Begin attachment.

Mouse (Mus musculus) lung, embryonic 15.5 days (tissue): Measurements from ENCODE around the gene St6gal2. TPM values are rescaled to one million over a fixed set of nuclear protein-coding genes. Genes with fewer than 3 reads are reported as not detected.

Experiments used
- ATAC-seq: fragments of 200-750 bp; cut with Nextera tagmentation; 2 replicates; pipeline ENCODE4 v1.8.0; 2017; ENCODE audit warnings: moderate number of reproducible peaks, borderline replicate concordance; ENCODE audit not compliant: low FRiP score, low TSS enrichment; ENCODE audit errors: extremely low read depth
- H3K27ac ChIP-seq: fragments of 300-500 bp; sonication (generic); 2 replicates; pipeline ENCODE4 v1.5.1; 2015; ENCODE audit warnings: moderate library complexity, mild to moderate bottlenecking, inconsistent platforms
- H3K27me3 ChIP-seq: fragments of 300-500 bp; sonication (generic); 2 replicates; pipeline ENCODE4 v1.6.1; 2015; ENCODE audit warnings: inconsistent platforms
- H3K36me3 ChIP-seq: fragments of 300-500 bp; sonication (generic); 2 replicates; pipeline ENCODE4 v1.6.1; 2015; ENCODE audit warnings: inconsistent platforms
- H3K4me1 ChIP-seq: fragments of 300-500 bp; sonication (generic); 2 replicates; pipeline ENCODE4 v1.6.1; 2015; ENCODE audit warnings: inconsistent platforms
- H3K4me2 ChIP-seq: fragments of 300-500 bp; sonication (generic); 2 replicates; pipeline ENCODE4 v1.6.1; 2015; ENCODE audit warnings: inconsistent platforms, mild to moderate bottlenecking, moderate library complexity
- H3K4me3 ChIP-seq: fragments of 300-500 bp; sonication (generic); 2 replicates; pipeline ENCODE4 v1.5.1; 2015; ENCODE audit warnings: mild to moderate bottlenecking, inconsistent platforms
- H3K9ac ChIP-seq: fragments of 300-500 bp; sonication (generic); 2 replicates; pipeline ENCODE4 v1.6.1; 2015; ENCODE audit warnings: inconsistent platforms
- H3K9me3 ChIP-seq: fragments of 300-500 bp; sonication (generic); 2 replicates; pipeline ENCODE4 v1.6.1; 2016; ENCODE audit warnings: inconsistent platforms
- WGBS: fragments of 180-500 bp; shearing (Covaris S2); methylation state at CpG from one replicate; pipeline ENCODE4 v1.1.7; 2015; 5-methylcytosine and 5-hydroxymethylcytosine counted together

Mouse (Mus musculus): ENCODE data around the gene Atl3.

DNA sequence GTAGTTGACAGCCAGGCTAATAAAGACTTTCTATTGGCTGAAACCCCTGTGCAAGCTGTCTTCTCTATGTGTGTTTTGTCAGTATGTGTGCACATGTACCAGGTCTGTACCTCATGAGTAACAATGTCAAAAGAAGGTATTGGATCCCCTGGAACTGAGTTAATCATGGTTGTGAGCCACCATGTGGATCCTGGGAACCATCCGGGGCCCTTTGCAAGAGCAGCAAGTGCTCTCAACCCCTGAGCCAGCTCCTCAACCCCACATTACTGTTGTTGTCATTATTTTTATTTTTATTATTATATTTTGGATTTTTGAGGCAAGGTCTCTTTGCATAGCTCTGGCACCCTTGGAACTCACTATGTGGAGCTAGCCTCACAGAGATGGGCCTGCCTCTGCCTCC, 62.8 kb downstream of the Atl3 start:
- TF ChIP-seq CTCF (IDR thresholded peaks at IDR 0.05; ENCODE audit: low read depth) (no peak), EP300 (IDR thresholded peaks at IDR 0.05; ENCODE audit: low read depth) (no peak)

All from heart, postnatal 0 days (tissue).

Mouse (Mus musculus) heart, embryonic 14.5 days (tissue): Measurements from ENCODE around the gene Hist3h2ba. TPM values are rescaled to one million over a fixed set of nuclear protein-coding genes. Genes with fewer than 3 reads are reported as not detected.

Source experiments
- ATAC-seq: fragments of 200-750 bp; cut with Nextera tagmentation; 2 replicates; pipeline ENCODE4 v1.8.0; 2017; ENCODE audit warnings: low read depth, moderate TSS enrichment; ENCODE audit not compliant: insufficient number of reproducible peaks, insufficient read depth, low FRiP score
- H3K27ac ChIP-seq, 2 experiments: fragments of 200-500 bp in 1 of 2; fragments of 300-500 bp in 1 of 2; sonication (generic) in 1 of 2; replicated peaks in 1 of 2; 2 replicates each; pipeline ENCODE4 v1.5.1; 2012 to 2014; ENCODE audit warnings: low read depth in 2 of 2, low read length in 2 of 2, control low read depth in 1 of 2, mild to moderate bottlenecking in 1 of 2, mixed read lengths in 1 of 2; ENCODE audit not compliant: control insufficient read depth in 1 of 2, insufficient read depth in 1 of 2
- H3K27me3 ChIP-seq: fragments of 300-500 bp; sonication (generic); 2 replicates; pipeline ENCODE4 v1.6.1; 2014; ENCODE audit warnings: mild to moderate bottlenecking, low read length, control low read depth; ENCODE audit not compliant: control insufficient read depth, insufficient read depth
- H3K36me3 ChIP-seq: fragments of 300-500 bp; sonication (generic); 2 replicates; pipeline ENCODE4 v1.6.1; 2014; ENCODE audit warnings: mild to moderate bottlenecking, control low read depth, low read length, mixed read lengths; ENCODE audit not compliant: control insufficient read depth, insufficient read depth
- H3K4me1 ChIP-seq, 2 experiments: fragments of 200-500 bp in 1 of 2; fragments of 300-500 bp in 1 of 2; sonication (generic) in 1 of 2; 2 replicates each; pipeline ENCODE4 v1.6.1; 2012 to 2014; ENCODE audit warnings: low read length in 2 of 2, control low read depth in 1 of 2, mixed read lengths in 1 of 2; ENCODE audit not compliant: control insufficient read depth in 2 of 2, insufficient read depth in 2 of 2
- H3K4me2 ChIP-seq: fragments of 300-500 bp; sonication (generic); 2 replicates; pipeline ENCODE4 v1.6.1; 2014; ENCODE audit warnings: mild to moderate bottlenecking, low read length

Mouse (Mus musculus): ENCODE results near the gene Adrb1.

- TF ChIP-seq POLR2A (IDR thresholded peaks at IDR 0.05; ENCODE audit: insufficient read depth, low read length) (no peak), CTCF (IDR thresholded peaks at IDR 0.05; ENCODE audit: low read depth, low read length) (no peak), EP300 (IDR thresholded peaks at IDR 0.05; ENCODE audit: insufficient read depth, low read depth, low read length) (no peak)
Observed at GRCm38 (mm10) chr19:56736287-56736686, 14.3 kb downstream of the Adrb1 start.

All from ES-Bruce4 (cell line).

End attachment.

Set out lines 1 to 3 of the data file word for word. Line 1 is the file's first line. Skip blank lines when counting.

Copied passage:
Mouse (Mus musculus) lung, embryonic 15.5 days (tissue): Measurements from ENCODE around the gene St6gal2. TPM values are rescaled to one million over a fixed set of nuclear protein-coding genes. Genes with fewer than 3 reads are reported as not detected.

Experiments used
- ATAC-seq: fragments of 200-750 bp; cut with Nextera tagmentation; 2 replicates; pipeline ENCODE4 v1.8.0; 2017; ENCODE audit warnings: moderate number of reproducible peaks, borderline replicate concordance; ENCODE audit not compliant: low FRiP score, low TSS enrichment; ENCODE audit errors: extremely low read depth